*** This review may contain spoilers ***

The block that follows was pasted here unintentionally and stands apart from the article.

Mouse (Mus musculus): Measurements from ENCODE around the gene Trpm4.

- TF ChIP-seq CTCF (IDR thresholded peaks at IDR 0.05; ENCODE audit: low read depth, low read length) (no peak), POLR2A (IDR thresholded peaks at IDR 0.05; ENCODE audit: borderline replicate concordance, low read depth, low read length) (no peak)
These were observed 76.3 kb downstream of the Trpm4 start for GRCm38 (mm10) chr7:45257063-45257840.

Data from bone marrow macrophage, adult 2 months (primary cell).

A veritable catalog of addictions, "La bien pagada" is very useful for the study of addiction to relationships, to sex, to diamonds and a few more dependencies, all of which helped filmmaker Alberto Gout to acquire more skill to later guide Ninón Sevilla through the meanders of emotional and physical misery in his cabaret classics, long before the publishing of self-help books and the practice of 12-step programs, more benefited with Ninón's honest impudence, than with the falsely refined posture of Maritoña Pons, who can't wait for the drums to beat to release her rumbera rascal. In the labyrinthine plot, when Carola Rute (Pons) is required in marriage by Fernando Jordán (Víctor Junco), a very rich business man, whose wealth is administered by her father, she accepts to marry, even though she knows that her sister Victoria (Blanca Estela Pavón) loves the entrepreneur. However Victoria is engaged to a whiny man from Jalisco, whose mother is possibly afflicted with Alzheimer (which nobody identified by then, but for the way he describes her condition ), and she marries him. If in a couple of dialog lines Carola says that she married Fernando because she was forced by her father (most probably melodrama b.s., by the upright image Gout offers of Mr. Rute), the new Mrs. Jordán does not wait too long to have an affair with a slimy pilot, an ex-boyfriend whom she "really loves". No wonder: Fernando is the classic inaccessible man, with a cold and distant attitude that he supposedly acquired in his ascent from misery (he was even an acrobat!) in the world of business, but he is ready to jump on Carola when she is lying in bed. Ah but when he discovers her in the pilot's arms, he rejects her, goes to Paris, refines himself a bit and comes back changed: more cheerful, but more of a bastard. By then, Carola is no longer Carola but Diamond Piedad (or Pity), an expensive prostitute that dances rumba in a chic cabaret, a plot point that legitimizes various musical numbers. What comes next is not narratable, concerning who loves who, and the short screen time it takes before they change the object of their affections, so if you laugh out loud it is completely understandable. It is interesting though to see Gout make two rehearsals of a scene that in 1950 would function very well in "Aventurera": as Pedro Vargas sings the title song written by Agustín Lara, a hurt and suffering Ninón Sevilla crosses the dance floor of the cabaret, feeling that don Pedro is reproaching her and only her for being a tramp. In "La bien pagada" it happens twice: Carola a.k.a. Diamond Piedad crosses the hall, first, as María Luisa Landín sings "Amor perdido" ("Lost Love"), while Carola feels Landín is singing about no other love but the love she lost from Fernando; and to finish off, she makes a second miserable crossing, as Miguel de Molina sings "La bien pagá" ("The Well Paid"), so there is no doubt she is the one. If you want to have fun and complete your Gout album, don't miss "La bien pagada". If you prefer a more polished and sharpened Gout, better search for "Aventurera" and "Sensualidad".